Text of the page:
Maharajas' Express Blog

Experience peace and harmony at the Ganga Aarti in Varanasi

‘Aarti’ is a religious ritual performed by followers of Hinduism during worship. In this ritual, a cotton wick dipped in ghee is lighted in a lamp to produce light and smoke. In some instances, camphor is also used in place of ghee. Offering ‘Aarti’ or ‘lighting a lamp’ is an important element of worship in Hinduism.

Ganga Aarti at Varanasi is an age old religious practice which has been observed in the city for hundreds of years. There is no written history about the beginning of this ritual in the city. But it has become an intrinsic part of the socio-cultural fabric of the city and every evening thousands of people – both local residents and tourists flock to the banks of the river Ganga to witness this daily ceremonial practice.

The Ganga Aarti at Varanasi is held every evening at the Dashashwamedh ‘ghat’ (bank). It is the largest and most prominent hat in the city which is dotted with more than 80 ghats along the banks of the river Ganga. According to Hindu mythology, this ghat was created by Lord Brahma, one of the chief deities of Hindu religion to welcome Lord Shiva, another chief deity into the city of Varanasi. The ghat is located close to the Kashi Vishwanath temple which is a famous Lord Shiva temple.

The Ganga Aarti at Varanasi has two different timings depending on the season. During summers, the aarti begins at 7 pm in the evening and during winters it begins at around 6 pm. The total duration of the aarti is close to an hour but visitors are advised to reach the venue at least an hour in advance to get a good seat from where they can view the aarti proceedings without any disturbance.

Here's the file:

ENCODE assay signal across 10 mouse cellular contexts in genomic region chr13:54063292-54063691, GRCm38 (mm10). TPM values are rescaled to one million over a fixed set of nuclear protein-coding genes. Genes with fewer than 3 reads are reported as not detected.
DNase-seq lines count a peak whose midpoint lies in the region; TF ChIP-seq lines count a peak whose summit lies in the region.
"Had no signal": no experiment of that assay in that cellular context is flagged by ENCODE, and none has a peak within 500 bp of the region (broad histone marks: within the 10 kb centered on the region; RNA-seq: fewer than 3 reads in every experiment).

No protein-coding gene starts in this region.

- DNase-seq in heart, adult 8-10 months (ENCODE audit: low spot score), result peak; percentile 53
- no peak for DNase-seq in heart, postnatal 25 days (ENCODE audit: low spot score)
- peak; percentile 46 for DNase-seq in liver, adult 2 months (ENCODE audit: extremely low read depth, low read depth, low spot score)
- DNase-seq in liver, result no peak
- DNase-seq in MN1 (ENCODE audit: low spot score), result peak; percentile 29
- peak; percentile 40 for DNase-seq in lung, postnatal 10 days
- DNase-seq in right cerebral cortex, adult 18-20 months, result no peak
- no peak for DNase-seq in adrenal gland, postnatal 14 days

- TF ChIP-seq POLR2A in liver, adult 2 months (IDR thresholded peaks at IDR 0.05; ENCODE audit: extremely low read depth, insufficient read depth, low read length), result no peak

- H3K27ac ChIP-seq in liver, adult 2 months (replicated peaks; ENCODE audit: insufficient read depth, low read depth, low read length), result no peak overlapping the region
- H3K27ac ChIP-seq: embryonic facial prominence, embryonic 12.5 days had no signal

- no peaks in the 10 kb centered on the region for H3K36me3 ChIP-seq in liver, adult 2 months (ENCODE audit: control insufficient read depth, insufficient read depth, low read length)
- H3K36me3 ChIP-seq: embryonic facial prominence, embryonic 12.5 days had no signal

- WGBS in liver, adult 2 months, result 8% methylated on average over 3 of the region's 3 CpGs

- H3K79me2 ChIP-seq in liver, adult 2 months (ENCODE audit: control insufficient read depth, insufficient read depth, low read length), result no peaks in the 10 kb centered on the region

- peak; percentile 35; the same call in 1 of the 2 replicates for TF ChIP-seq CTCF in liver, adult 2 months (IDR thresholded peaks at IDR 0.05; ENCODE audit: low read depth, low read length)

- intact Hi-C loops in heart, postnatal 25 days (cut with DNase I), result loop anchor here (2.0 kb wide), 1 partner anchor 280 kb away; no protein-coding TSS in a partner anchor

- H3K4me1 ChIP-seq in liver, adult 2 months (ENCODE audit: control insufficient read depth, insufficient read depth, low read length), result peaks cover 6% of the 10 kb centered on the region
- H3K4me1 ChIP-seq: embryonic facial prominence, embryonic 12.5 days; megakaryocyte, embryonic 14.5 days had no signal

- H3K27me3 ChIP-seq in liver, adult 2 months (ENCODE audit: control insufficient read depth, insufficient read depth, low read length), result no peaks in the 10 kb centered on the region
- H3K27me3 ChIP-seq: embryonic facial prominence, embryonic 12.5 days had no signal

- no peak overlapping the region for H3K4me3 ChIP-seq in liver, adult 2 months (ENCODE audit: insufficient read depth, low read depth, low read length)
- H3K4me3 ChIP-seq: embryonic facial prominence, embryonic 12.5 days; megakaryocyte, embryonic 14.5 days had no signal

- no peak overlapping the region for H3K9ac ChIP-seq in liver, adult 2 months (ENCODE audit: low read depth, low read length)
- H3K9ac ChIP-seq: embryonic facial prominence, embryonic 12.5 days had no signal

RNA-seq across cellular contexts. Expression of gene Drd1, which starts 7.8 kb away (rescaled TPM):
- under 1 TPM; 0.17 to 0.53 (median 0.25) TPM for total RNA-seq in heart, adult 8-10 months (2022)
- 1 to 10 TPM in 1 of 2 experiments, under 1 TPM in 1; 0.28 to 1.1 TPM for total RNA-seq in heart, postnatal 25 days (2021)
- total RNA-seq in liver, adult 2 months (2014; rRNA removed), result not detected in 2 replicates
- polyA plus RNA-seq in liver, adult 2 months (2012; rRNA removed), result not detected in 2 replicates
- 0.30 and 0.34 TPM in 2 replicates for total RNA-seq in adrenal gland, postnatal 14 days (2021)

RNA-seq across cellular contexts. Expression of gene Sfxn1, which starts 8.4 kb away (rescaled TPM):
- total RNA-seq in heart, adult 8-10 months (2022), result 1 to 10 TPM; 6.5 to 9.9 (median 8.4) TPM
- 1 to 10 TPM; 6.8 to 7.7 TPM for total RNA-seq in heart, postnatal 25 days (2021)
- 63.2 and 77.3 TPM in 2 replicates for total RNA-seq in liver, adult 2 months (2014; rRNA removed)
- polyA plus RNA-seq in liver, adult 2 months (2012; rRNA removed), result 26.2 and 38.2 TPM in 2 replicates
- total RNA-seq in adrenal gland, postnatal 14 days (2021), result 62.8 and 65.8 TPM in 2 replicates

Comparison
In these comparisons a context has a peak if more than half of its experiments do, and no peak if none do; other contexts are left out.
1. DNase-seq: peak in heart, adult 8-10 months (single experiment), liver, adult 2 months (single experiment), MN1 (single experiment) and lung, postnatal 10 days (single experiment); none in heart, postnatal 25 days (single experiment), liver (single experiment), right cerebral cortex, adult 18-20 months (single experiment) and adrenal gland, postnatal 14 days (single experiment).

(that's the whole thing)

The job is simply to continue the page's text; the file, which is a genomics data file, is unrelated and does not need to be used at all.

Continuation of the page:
The site of the aarti is decked with seven raised wooden platforms right at the edge of the river bank. During the proceedings, each of these raised platforms is covered with saffron colored clothes, flowers, incense, praying bells lamps, water pots and other necessary items for performing the ritual. A priest occupies each of these raised wooden platforms and performs the aarti.

It is a spectacular sight to witness. The chanting of religious hymns accompanied by prayer bells and large lit lamps transports attendees into a different place. It is a highly soothing experience to witness this scene on the banks of one of India’s largest rivers.

What is worth mentioning about the aarti is the sheer amount of coordination amongst the priests performing this ritual. Each ritual performed by these priests are synchronized including their chants of religious prayers.

The Maharajas’ Express organizes a special visit for its guests to witness the Ganga Aarti as part of its Indian Panaroma itinerary.